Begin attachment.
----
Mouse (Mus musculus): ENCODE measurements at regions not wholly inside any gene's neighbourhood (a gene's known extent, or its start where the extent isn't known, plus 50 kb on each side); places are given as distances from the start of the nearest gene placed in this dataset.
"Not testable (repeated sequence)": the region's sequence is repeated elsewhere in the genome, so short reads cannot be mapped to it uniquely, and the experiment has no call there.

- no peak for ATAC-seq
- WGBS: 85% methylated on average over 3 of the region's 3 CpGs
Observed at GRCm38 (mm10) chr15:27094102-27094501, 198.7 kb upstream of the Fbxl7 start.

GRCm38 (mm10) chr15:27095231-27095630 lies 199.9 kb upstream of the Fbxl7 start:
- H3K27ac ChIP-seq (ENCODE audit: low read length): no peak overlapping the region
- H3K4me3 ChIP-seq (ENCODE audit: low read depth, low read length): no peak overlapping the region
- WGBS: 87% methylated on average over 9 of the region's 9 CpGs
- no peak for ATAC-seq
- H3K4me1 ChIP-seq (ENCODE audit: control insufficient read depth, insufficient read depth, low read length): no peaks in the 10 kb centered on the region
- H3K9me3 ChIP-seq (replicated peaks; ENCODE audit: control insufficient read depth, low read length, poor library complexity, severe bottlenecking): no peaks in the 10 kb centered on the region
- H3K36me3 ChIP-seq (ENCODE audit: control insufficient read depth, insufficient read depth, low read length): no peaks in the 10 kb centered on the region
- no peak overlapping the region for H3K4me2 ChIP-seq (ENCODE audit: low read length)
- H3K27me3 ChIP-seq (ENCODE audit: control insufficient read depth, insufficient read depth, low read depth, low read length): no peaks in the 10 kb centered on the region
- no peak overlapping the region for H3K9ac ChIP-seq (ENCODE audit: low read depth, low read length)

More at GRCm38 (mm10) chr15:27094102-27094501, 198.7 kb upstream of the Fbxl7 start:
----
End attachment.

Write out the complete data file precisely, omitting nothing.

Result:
Mouse (Mus musculus): ENCODE measurements at regions not wholly inside any gene's neighbourhood (a gene's known extent, or its start where the extent isn't known, plus 50 kb on each side); places are given as distances from the start of the nearest gene placed in this dataset.
"Not testable (repeated sequence)": the region's sequence is repeated elsewhere in the genome, so short reads cannot be mapped to it uniquely, and the experiment has no call there.

- no peak for ATAC-seq
- WGBS: 85% methylated on average over 3 of the region's 3 CpGs
Observed at GRCm38 (mm10) chr15:27094102-27094501, 198.7 kb upstream of the Fbxl7 start.

GRCm38 (mm10) chr15:27095231-27095630 lies 199.9 kb upstream of the Fbxl7 start:
- H3K27ac ChIP-seq (ENCODE audit: low read length): no peak overlapping the region
- H3K4me3 ChIP-seq (ENCODE audit: low read depth, low read length): no peak overlapping the region
- WGBS: 87% methylated on average over 9 of the region's 9 CpGs
- no peak for ATAC-seq
- H3K4me1 ChIP-seq (ENCODE audit: control insufficient read depth, insufficient read depth, low read length): no peaks in the 10 kb centered on the region
- H3K9me3 ChIP-seq (replicated peaks; ENCODE audit: control insufficient read depth, low read length, poor library complexity, severe bottlenecking): no peaks in the 10 kb centered on the region
- H3K36me3 ChIP-seq (ENCODE audit: control insufficient read depth, insufficient read depth, low read length): no peaks in the 10 kb centered on the region
- no peak overlapping the region for H3K4me2 ChIP-seq (ENCODE audit: low read length)
- H3K27me3 ChIP-seq (ENCODE audit: control insufficient read depth, insufficient read depth, low read depth, low read length): no peaks in the 10 kb centered on the region
- no peak overlapping the region for H3K9ac ChIP-seq (ENCODE audit: low read depth, low read length)

More at GRCm38 (mm10) chr15:27094102-27094501, 198.7 kb upstream of the Fbxl7 start: